Externalities, Public Goods and Natural Monopoly as Market Failures and Their Implications for the Consumer
The reality of daily life gives us sufficient examples of situations in which individual decisions within free market do not automatically and warranted lead to a global economic optimum. Such a situation is denominated as “market failure”, both understood as “the failure of a more or less idealized system of price-market institutions to sustain “desirable” activities or to stop “undesirable” activities” , but also as any performance of the market which is considered less better than the best performance possible . Specialized economic literature generally distinguishes four categories of market failures, namely: externalities, public goods, natural monopoly and information asymmetries. The present paper will focused on the first three of these, both from the point of view of generating causes and the effects involved on the consumers, and from the point of view of the possible solutions for rectifying them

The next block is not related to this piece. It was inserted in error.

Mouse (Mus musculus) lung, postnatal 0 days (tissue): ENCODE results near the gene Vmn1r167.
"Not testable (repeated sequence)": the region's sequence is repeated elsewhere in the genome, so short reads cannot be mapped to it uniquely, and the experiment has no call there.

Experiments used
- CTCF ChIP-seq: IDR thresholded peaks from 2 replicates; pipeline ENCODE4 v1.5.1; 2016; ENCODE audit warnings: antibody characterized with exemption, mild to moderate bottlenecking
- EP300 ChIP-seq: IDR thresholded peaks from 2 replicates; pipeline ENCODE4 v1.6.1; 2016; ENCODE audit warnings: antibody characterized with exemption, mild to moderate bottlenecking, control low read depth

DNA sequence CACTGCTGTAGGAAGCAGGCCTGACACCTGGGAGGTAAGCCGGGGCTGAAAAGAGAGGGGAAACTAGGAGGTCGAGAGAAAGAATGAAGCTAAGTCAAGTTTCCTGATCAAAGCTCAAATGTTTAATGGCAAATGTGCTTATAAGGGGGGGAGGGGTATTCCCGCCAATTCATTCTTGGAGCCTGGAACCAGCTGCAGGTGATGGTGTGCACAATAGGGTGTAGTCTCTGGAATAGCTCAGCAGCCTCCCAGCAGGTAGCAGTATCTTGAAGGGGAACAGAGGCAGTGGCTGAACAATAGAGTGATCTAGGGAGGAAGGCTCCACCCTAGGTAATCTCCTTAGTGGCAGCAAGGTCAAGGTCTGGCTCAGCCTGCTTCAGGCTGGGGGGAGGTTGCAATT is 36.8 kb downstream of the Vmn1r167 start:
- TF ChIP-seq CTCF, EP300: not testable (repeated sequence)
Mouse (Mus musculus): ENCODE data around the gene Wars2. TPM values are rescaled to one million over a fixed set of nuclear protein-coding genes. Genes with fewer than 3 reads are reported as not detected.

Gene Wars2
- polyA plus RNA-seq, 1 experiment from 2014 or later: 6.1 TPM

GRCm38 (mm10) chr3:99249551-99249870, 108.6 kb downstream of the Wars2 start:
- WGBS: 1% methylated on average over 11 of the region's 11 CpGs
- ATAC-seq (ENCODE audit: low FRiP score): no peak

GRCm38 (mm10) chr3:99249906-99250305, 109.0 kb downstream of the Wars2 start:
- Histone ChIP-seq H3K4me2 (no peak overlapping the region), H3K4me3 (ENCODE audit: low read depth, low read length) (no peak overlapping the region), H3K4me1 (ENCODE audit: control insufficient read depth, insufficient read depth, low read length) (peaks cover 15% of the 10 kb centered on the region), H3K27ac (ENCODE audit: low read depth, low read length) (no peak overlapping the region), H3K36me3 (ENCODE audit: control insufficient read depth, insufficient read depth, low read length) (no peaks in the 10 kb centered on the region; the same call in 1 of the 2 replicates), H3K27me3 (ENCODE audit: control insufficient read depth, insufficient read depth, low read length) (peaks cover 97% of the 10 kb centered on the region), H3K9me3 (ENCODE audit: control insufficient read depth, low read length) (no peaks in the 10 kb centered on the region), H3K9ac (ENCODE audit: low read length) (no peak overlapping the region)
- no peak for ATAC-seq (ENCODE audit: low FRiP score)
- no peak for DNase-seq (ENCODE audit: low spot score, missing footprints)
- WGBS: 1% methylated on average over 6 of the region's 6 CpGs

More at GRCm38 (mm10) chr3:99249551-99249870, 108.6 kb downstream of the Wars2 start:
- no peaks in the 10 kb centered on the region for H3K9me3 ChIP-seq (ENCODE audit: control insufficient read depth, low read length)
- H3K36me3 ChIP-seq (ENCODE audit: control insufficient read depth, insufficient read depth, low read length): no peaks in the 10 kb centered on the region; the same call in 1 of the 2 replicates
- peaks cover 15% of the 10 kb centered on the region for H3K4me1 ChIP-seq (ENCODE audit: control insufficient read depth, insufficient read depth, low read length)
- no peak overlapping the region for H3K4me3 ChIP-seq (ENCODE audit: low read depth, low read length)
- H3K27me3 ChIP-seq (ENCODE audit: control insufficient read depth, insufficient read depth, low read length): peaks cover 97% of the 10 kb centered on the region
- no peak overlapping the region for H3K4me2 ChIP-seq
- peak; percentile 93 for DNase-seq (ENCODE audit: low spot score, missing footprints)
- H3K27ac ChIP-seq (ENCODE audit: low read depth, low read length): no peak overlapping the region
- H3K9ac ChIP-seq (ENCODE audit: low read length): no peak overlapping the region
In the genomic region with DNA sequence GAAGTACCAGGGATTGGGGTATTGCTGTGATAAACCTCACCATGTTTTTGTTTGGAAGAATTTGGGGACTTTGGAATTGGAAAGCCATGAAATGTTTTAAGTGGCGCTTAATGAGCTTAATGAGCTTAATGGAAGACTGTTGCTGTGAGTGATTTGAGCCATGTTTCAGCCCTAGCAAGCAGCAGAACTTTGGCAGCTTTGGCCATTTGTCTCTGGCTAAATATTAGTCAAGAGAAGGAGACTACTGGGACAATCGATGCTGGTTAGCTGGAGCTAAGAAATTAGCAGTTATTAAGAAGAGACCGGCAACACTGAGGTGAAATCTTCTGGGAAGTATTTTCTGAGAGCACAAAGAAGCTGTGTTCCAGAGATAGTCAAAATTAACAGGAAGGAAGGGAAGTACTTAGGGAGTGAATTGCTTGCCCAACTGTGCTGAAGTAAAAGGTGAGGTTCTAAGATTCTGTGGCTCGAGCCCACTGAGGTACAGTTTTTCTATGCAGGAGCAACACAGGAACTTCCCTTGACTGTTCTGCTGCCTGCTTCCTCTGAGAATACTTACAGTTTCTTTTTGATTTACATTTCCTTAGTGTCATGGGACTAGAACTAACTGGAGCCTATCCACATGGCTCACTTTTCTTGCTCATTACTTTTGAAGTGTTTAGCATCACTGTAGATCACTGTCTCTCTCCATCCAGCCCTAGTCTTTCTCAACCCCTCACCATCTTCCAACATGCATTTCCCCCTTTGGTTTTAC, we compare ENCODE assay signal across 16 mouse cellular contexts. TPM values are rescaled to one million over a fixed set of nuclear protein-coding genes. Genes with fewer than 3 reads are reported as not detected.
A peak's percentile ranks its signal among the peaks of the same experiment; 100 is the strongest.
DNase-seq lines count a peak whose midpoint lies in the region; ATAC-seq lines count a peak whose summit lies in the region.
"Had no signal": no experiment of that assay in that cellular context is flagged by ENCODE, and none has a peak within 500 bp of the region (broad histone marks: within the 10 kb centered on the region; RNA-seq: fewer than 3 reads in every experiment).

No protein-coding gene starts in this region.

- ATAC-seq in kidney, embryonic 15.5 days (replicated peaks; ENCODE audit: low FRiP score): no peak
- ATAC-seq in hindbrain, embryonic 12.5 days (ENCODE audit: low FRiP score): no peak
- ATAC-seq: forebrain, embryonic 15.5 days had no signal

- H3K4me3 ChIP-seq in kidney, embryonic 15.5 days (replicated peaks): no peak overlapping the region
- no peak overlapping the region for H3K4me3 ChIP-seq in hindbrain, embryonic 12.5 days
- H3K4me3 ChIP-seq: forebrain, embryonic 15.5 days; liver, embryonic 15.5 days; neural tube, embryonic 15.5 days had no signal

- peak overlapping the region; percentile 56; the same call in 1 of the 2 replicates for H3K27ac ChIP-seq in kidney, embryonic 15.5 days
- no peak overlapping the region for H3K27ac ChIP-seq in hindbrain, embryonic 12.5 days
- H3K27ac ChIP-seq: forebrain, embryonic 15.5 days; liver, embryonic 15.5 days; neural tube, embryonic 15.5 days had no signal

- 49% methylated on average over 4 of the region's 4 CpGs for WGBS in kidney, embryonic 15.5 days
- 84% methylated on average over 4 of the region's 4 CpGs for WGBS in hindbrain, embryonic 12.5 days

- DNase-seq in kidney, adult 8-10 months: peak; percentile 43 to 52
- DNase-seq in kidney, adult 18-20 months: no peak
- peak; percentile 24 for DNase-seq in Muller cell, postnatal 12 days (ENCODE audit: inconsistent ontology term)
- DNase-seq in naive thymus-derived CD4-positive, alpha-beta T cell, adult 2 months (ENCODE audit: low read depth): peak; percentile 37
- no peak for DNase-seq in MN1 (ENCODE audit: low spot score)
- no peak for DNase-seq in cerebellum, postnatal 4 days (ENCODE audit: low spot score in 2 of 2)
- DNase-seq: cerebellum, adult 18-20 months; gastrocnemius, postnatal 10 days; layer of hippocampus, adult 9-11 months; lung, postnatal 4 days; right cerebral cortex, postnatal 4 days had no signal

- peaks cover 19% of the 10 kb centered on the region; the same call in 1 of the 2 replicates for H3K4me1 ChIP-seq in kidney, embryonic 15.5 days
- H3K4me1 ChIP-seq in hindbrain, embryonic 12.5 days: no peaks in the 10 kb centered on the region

Volume (Year): XIII (2013)
Issue (Month): 1 (May)
|Contact details of provider:|| Web page: http://www.univ-ovidius.ro/facultatea-de-stiinte-economice|
More information through EDIRC
When requesting a correction, please mention this item's handle: RePEc:ovi:oviste:v:xii:y:2012:i:1:p:489-493. See general information about how to correct material in RePEc.
For technical questions regarding this item, or to correct its authors, title, abstract, bibliographic or download information, contact: (Gheorghiu Gabriela)
If you have authored this item and are not yet registered with RePEc, we encourage you to do it here. This allows to link your profile to this item. It also allows you to accept potential citations to this item that we are uncertain about.
If references are entirely missing, you can add them using this form.
If the full references list an item that is present in RePEc, but the system did not link to it, you can help with this form.
If you know of missing items citing this one, you can help us creating those links by adding the relevant references in the same way as above, for each refering item. If you are a registered author of this item, you may also want to check the "citations" tab in your profile, as there may be some citations waiting for confirmation.
Please note that corrections may take a couple of weeks to filter through the various RePEc services.